Obituaries are traditionally a way to commemorate a deceased person's accomplishments and achievements — but not always.
A recently departed Minnesota mother is posthumously facing the wrath of the children she wronged via a local paper's "In Memoriam" section. The shocking, yet morbidly humorous image of the vindictive obit is now going viral.
Kathleen Dehmlow, 80, of Springfield, Minnesota passed away on May 31. Her obituary ran in the Redwood Falls Gazette.
What seems like a rote recitation of the facts of Dehmlow's life quickly pivots to a bitter send off in the fourth paragraph.
"In 1962 she became pregnant by her husband’s brother Lyle Dehmlow and moved to California.
She abandoned her children, Gina and Jay who were then raised by her parents in Clements, Mr. and Mrs. Joseph Schunk," reads the obituary. "She [...] will now face judgement. She will not be missed by Gina and Jay, and they understand the world is a better place without her."
Some on social media protested the publication of the disrespectful text. A response from the official Redwood Falls Gazette Facebook Page indicates that many from within the organization were displeased with the sentiments expressed in the obituary, but their protestations were overruled.
Redwood Falls Gazette manager Lisa Drafall confirmed to The Huffington Post that the family did pay for the obituary to run but would not confirm whether or not there was debate at the paper about its publication.
Meanwhile, the outrage around the publication of the bitter text has caused legacy.com, which also hosted the obituary, to review its policies.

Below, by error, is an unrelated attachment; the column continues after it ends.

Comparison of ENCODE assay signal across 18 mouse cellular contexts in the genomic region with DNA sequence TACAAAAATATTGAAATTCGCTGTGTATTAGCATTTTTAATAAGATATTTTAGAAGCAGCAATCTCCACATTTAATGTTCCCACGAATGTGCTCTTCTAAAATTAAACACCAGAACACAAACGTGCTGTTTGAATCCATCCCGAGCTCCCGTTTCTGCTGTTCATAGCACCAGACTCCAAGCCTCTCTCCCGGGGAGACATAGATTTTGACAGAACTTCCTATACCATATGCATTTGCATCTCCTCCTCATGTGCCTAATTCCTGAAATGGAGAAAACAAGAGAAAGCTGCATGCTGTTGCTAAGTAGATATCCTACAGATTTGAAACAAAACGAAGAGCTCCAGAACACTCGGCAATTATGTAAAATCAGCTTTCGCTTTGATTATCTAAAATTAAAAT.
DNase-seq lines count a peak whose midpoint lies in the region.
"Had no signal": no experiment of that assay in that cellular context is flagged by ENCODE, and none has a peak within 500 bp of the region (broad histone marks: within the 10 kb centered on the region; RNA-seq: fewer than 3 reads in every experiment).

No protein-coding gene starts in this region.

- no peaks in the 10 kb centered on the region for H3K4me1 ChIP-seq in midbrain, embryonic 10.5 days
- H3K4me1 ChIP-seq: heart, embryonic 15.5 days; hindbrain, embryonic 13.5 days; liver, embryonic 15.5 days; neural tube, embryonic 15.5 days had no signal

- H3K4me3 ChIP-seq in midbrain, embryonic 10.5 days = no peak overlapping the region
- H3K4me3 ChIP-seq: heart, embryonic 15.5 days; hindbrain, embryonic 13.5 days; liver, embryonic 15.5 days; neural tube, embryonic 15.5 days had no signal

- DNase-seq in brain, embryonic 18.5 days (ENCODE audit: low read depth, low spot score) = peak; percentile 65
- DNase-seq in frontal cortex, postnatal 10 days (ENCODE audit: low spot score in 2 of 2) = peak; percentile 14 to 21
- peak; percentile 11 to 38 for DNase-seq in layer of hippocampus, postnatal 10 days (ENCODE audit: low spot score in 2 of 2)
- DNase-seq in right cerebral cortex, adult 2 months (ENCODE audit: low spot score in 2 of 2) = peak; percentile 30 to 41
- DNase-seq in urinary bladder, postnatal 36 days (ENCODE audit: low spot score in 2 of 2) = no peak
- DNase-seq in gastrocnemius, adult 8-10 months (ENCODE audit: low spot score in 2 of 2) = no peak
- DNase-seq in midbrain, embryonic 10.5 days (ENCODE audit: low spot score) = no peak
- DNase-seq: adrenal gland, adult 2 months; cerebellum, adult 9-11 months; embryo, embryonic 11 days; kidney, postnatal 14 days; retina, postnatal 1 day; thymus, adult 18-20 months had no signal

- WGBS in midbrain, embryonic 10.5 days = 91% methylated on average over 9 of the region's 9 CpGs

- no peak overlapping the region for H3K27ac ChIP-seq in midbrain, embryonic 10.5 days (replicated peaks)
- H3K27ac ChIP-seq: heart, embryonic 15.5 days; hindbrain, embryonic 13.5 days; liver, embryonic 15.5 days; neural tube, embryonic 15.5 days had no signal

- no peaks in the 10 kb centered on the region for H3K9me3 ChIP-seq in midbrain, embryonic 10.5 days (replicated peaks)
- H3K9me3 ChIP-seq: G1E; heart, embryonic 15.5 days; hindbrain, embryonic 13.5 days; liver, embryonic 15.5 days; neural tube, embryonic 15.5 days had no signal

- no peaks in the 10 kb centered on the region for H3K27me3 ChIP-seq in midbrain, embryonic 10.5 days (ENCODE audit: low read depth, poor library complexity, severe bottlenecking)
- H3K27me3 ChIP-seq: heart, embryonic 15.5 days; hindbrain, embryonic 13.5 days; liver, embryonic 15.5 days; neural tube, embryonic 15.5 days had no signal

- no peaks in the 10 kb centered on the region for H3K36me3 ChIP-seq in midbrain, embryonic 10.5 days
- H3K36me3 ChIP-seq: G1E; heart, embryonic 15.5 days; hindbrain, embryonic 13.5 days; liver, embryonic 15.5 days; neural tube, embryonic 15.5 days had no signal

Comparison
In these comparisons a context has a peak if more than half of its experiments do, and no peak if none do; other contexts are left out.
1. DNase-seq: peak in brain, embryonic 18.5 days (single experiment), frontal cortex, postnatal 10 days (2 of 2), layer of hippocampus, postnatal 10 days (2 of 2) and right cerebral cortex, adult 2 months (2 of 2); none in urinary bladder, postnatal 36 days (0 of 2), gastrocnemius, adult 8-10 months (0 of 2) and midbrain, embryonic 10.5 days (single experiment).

“Because the content standards of our newspaper partners are extremely high, we haven’t needed to implement independent standards in this area,” CEO and founder Stopher Bartol said in a statement on June 5, according to The Star Tribune. “That said, we take very seriously the trust placed in us by our partners and the families we together serve, and we will review and re-evaluate our procedures as necessary.”
Questions about the legality of publishing something so overtly negative about a deceased person have also been raised.
“This kind of trashing of a decedent doesn’t happen very often,” but there is nothing illegal about what was published, said Mark Anfinson, attorney for the Minnesota Newspaper Association, to The Star Tribune.
As for the validity of Gina and Jay's editorializing: A relative named Dwight Dehmlow disputes their claims.
“There is a lot of stuff that is missing," said Dwight to The Star Tribune. “The sad thing about this is there is no rebuttal. There is more to it than this. It’s not simple ... She made a mistake 60 years ago, but who hasn’t? Has she regretted it over the years? Yes.”
The Daily Mail was able to track down Jay Dehmalo, who changed his name to distance himself from Kathleen. Demalo explained that his turbulent relationship with his family was the impetus for writing the brutal obituary.
"You can't believe the dysfunction of the family,' said Dehmalo.. "They'll never know what we went through but it helped us [to write this]. We wanted to finally get the last word ... They have no idea what we went through and back then, in the '50s and '60s, nobody talked about anything."
Jay added that it was Gina's idea to write the obituary, which was rejected from at least one Springfield newspaper.
Dehmalo, who continues to characterize his mother as someone who liked to "drink and party," added that he has no regrets after facing backlash from his decisions.
"We knew there would be backlash but it really has helped us to finally get the last word," he said.
[Photo: Twitter @RandBallsStu]
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